December – March updates

Nothing fancy. Worked this week on an Aria Precise bass (a P-Bass knockoff). It’s a pretty neat bass, but needed a new volume pot and I felt like the neck was weird – I ended up maxing out the truss rod for acceptable relief.

I also had to replace the pickguard on that bass (owner wanted a different flavor, is all), and that required a lot of filing, scraping, and sanding to get it to fit right by the neck and over the pickups. A razor blade with a burr works really well for scraping here. Files are not great. The best tool for getting the pickup openings right is to take one pickup cover, put sticky sandpaper around it and use it to shape the openings. This maintained the right radii of the corners.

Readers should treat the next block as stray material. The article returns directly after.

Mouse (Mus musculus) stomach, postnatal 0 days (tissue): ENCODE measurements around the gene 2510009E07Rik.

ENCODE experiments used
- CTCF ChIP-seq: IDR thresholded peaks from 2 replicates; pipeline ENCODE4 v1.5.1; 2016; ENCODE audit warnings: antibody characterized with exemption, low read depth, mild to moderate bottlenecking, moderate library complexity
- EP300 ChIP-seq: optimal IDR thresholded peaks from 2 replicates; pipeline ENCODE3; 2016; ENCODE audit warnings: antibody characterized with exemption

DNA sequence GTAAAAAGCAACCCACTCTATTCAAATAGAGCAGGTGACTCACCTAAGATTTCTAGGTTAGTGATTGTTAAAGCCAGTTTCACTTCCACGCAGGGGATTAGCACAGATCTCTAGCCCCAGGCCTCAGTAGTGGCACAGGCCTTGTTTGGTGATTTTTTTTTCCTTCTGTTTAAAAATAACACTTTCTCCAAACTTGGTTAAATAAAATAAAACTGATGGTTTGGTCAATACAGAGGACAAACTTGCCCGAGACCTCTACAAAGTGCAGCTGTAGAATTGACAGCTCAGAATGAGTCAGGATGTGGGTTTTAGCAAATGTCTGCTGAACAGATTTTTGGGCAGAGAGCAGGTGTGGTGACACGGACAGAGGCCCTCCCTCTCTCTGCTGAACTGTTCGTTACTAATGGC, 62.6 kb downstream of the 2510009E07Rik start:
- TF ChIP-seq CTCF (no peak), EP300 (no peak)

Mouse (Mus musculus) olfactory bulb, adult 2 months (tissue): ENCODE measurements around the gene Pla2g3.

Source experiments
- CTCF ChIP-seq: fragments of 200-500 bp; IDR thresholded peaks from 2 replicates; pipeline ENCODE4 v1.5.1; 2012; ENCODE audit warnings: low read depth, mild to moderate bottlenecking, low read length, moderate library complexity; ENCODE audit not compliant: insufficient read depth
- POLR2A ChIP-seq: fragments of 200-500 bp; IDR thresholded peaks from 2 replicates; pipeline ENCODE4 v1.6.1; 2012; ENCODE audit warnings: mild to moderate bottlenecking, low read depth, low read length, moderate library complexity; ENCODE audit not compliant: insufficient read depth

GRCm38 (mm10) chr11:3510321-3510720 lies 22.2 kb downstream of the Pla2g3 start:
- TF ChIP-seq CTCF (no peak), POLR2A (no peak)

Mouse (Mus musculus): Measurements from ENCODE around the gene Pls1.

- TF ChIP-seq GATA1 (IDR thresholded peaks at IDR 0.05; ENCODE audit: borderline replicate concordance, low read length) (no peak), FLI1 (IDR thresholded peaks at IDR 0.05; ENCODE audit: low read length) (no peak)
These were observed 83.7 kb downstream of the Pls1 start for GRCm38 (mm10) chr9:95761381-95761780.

I also set up a friend’s Guild M-120. All Mahogany, made in China, and it sounded and played great. Fretwork was pretty much excellent, and the neck is straight with a very responsive truss rod. For that price, you really can’t go wrong with those guitars.

Also re-wired an EV RE 664 with an XLR connector and at the same time eliminating the Hi-Z output. I’ll make a post about that later.

I also finished (in December) my second rack. It turned out pretty well, about as good as the first one did. I had a few mishaps, the biggest of them was that even though after I dry-practiced for more than 5 times, when I came to glue it together, things weren’t square so I had to take it apart while the glue was starting to set. It was incredibly stressful and I had to clean the glue out of the joints with a lot of water, which warped the the wood a bit, but like I said, it turned out fine. I’ll probably write a whole post about the new rack, but for now here are some pictures:

 

Also worked on a few other guitars in the last few months, as well as my own Stratocaster. I “inlayed” a piece of mahogany in the neck pocket:

Also leveled its frets. Also it probably needs a new nut.